Ancient Monuments

History on the Ground

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Saucer barrow on Ablington Down, 460m south west of Goat Wood

A Scheduled Monument in Tidworth, Wiltshire

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Latitude: 51.225 / 51°13'29"N

Longitude: -1.7201 / 1°43'12"W

OS Eastings: 419639.827185

OS Northings: 147344.704805

OS Grid: SU196473

Mapcode National: GBR 4ZL.3Y8

Mapcode Global: VHC2N.4GHS

Entry Name: Saucer barrow on Ablington Down, 460m south west of Goat Wood

Scheduled Date: 11 February 2000

Source: Historic England

Source ID: 1018961

English Heritage Legacy ID: 31195

County: Wiltshire

Civil Parish: Tidworth

Built-Up Area: Tidworth

Traditional County: Wiltshire

Lieutenancy Area (Ceremonial County): Wiltshire

Church of England Parish: Milston with Brigmerston St Mary

Church of England Diocese: Salisbury


The monument includes a saucer barrow situated to the south west of Goat Wood
in the Bulford Ranges. The barrow, which lies on the gentle lower slope of a
north east facing spur, has a low mound 0.5m high and 40m in diameter which
slopes gently from the centre to the edge of the surrounding ditch. The ditch
is 3m wide and beyond this is a bank 9m wide and 0.4m high. The bank is
visible on the ground for its entire circuit but has been spread by
cultivation and survives best on the west and east sides.

The site of the monument is shown on the attached map extract.
It includes a 2 metre boundary around the archaeological features,
considered to be essential for the monument's support and preservation.

Source: Historic England

Reasons for Scheduling

The most complete and extensive survival of chalk downland archaeological
remains in central southern England occurs on Salisbury Plain, particularly in
those areas lying within the Salisbury Plain Training Area. These remains
represent one of the few extant archaeological "landscapes" in Britain and are
considered to be of special significance because they differ in character from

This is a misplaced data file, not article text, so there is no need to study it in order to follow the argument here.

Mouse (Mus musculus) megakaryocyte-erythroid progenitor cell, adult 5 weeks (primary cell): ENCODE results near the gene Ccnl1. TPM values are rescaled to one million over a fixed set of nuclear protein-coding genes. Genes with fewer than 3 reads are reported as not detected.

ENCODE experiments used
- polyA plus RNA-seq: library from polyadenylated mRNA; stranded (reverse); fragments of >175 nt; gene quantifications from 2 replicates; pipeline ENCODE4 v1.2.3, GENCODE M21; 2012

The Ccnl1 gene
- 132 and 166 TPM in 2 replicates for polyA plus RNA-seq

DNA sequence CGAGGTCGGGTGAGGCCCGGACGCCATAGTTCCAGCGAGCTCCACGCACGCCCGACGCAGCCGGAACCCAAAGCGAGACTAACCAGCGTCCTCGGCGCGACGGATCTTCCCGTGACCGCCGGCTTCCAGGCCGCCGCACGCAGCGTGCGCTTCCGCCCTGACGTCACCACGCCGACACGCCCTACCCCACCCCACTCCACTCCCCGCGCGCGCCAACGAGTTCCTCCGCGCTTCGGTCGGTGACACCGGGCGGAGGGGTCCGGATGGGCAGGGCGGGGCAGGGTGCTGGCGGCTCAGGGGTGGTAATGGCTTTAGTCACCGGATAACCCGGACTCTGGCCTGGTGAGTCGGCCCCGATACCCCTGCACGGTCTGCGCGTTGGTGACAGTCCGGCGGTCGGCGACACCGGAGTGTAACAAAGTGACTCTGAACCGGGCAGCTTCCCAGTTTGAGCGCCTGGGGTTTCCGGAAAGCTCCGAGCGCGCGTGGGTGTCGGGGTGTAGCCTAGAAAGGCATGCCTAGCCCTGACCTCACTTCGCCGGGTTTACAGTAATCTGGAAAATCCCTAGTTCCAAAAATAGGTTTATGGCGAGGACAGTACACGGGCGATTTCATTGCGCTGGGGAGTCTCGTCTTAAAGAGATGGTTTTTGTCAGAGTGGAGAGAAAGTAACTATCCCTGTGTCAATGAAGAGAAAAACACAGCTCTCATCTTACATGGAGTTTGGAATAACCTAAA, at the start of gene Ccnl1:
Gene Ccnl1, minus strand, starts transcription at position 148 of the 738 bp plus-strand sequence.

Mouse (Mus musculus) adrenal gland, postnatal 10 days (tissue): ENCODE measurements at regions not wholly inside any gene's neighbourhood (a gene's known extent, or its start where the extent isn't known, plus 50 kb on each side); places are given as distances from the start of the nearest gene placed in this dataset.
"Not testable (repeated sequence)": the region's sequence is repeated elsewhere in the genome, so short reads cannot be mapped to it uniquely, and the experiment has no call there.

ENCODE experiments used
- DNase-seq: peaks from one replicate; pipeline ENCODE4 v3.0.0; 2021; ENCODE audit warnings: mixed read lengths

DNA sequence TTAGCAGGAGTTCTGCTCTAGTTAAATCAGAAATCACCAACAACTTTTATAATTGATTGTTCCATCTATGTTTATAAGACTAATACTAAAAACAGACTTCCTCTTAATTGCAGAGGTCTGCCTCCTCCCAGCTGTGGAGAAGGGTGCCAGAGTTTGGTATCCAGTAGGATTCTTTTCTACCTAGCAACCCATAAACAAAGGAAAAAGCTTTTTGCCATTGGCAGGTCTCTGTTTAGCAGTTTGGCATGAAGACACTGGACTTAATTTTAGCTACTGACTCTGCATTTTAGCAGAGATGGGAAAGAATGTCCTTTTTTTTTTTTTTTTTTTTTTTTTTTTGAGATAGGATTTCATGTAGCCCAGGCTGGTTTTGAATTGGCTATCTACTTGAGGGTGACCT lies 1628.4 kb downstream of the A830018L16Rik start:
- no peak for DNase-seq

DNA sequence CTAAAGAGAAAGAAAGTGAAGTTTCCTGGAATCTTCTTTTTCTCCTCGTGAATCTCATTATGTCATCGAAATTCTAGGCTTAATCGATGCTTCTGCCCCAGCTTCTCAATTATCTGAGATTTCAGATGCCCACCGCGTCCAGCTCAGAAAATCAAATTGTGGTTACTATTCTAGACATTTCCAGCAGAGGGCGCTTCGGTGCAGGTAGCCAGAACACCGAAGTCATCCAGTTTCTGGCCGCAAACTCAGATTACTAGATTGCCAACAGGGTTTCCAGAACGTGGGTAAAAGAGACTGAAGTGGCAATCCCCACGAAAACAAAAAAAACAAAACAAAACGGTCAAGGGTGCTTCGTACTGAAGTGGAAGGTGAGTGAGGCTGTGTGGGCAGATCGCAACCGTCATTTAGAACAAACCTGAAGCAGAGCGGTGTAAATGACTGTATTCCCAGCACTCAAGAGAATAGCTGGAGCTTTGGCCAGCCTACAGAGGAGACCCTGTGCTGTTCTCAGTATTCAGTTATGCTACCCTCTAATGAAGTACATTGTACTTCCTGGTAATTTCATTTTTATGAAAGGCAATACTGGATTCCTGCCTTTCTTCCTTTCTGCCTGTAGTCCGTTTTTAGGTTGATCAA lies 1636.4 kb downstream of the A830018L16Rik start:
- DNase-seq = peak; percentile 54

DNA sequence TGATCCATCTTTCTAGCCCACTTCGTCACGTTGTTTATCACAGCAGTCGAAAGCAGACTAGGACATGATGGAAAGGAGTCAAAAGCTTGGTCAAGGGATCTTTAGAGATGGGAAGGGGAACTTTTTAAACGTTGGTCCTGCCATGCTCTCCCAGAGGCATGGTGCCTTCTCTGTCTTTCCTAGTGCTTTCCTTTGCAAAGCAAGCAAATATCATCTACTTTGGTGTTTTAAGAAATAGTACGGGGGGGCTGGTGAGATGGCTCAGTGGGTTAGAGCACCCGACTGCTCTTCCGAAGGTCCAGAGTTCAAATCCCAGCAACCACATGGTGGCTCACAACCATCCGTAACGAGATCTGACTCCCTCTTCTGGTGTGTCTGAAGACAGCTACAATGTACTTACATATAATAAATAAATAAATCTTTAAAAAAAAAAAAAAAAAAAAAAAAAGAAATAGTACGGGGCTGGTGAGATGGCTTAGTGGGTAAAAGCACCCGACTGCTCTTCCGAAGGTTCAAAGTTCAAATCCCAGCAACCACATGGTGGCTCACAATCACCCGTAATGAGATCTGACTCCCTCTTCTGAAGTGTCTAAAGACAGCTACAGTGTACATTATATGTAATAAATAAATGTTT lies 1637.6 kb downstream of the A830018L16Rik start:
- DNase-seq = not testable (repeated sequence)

those in other areas with comparable levels of preservation. Individual sites
on Salisbury Plain are seen as being additionally important because the
evidence of their direct association with each other survives so well.

Saucer barrows are funerary monuments of the Early Bronze Age, most examples
dating to between 1800 and 1200 BC. They occur either in isolation or in
barrow cemeteries (closely-spaced groups of round barrows). They were
constructed as a circular area of level ground defined by a bank and internal
ditch and largely occupied by a single low, squat mound covering one or more
burials, usually in a pit. The burials, either inhumations or cremations, are
sometimes accompanied by pottery vessels, tools and personal ornaments. Saucer
barrows are one of the rarest recognised forms of round barrow, with about 60
known examples nationally, most of which are in Wessex. The presence of grave
goods within the barrows provides important evidence for chronological and
cultural links amongst prehistoric communities over a wide area of southern
England as well as providing an insight into their beliefs and social
organisation. As a rare and fragile form of round barrow, all identified
saucer barrows would normally be considered to be of national importance.
The saucer barrow on Ablington Down, 460m south of Goat Wood, despite some
cultivation erosion, is a comparatively well preserved example of its class
and will contain archaeological remains providing information about Bronze Age
beliefs, economy and environment.

Source: Historic England

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